Mr. Cheng has worked with both contractors and companies to conduct feasibility analysis, to provide assistance in preparing bid tenders, to evaluate bids and to perform acceptance testing.
Appraisal of New Technologies
Mr. Cheng is often asked to quantify the competitive benefits of new process technologies or products for technology developers, manufacturers, contractors and venture investors. Such assignments include consideration of alternative technologies and costs, market forecast, and projections of investment return. These assignments can range from brief fact-findings, valuation of new business, feasibility studies, to the development of comprehensive business plans.
Strategic Market Analyses for Clients Who Wish to Expand or Diversify: These tasks involve determining the status of development, identifying core competencies and strategic businesses, assessing competitive economics based on value to end-users, studying pricing mechanisms, market segmentation, and formulating corporate development strategy. Such studies are also frequently demanded by clients considering acquisitions, mergers, or divestitures.
Mr. Cheng studies the soda ash business internationally. He has conducted analyses of Solvay systems for a number of producers, assisted in the planning of a grass-roots plant in the Middle East, surveyed the soda ash industry in China and restructured a business entity in Colombia. He monitors the dynamics of soda ash supply/demand and inter-material competition globally.
Mr. Cheng consults extensively in China, Taiwan, and other Asia Pacific regions for the World Bank, Asian Development Bank, governmental agencies, international and local enterprises, regarding venture analysis, technology transfer, and development strategy. For the Spark Program Office of China State Science and Technology Council, he delivered a training course on enterprise management and technology evaluation to a group of senior project officers. This training program included the fundamentals of enterprise management, financial performance evaluation, project feasibility assessment, market/competition analysis, and enterprise restructuring.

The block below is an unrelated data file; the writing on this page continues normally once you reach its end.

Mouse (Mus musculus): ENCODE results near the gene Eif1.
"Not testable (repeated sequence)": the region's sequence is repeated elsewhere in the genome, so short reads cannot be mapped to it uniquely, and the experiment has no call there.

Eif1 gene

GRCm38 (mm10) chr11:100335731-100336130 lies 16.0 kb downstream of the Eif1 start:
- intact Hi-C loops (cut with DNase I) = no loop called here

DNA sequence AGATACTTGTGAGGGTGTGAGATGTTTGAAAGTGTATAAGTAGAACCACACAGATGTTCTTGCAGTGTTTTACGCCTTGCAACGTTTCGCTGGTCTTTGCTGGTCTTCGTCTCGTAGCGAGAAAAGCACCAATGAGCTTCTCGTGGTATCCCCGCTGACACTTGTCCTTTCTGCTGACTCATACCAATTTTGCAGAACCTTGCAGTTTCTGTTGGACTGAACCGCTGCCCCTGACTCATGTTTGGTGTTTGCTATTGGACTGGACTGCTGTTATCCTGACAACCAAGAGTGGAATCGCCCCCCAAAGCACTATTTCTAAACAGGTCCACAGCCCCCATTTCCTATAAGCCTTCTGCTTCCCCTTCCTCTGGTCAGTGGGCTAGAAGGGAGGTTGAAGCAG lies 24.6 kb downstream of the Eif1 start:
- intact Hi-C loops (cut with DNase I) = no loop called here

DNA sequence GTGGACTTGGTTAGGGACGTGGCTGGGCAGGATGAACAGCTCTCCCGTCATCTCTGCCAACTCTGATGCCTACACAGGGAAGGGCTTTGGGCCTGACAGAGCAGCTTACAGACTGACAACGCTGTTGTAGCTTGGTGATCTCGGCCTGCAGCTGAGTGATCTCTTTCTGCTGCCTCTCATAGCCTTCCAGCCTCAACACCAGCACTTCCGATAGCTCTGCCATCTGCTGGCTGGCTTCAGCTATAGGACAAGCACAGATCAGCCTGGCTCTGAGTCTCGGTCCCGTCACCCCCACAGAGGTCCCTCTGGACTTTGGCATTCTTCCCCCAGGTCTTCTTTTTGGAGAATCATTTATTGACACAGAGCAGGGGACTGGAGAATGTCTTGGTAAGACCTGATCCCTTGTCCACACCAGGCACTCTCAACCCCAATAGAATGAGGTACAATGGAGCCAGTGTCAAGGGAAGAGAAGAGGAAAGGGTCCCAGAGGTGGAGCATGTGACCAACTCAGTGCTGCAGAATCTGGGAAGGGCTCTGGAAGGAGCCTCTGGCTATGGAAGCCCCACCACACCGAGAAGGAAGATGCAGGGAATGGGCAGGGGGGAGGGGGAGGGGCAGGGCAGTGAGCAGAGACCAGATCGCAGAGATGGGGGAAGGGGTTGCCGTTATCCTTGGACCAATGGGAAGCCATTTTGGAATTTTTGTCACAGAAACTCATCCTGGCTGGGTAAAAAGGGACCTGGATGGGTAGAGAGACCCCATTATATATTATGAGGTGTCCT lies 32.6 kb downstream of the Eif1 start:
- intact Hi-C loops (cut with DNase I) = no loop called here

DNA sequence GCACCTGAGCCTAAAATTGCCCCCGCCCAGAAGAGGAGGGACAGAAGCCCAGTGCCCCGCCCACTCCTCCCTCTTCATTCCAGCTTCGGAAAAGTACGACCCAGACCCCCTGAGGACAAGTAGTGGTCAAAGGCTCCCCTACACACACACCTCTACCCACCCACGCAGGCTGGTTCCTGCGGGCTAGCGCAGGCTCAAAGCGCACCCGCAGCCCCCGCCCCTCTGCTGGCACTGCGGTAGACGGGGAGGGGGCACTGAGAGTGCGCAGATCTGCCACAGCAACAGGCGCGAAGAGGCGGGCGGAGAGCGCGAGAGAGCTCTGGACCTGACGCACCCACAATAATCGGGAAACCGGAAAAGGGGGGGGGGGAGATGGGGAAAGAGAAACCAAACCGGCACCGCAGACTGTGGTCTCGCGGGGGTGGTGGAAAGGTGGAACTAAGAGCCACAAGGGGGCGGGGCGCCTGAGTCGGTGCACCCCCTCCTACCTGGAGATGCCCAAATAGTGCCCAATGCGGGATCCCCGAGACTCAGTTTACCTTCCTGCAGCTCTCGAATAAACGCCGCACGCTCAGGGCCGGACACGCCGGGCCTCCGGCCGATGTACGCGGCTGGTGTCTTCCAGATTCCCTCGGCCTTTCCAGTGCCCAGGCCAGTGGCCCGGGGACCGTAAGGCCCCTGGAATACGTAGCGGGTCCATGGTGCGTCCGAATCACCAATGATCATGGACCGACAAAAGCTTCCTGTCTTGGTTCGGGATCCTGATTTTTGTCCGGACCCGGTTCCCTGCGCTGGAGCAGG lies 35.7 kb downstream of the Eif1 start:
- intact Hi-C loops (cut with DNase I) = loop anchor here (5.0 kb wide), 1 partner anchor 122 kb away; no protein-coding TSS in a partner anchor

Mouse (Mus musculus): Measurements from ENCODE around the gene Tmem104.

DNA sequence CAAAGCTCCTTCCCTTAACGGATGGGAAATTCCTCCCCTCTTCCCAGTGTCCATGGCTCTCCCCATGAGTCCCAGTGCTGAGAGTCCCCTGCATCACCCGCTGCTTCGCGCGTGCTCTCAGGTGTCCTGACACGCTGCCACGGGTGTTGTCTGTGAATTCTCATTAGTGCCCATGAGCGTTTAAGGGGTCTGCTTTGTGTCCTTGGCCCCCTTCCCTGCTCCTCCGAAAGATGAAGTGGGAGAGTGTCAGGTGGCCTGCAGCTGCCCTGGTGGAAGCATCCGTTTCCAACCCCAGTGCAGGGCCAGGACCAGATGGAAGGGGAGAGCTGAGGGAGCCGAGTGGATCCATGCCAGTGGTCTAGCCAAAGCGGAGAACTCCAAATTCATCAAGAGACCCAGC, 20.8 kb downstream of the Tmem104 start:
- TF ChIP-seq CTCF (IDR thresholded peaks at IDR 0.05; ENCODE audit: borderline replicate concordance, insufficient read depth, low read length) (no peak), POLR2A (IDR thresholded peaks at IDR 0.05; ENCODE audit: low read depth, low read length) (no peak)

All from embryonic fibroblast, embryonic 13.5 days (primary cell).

Early in his career, Mr. Cheng spent five years with Cryogenic Technology, Inc., responsible for developing several proprietary systems currently in use for treating liquid and gaseous radioactive wastes in nuclear power plants. He also designed gas purification systems involving adsorption, specialty heat-transfer equipment, and thermodynamic cycle analysis of cryogenic systems. Prior to that, he was employed by Kahn & Company in 1971-1972 as a project engineer on gas-drying adsorption systems. In both of these early positions, he acquired valuable experience in bench- and pilot-scale process development, process equipment design and fabrication, capital and manufacturing cost estimation, and project management.
Mr. Cheng received a Bachelor of Engineering from Chung-Yuan College of Science & Engineering in Taiwan and a Master of Science from the University of New Hampshire, both in Chemical Engineering. He is a member of the American Chemical Society, American Institute of Chemical Engineers, and the American Nuclear Society.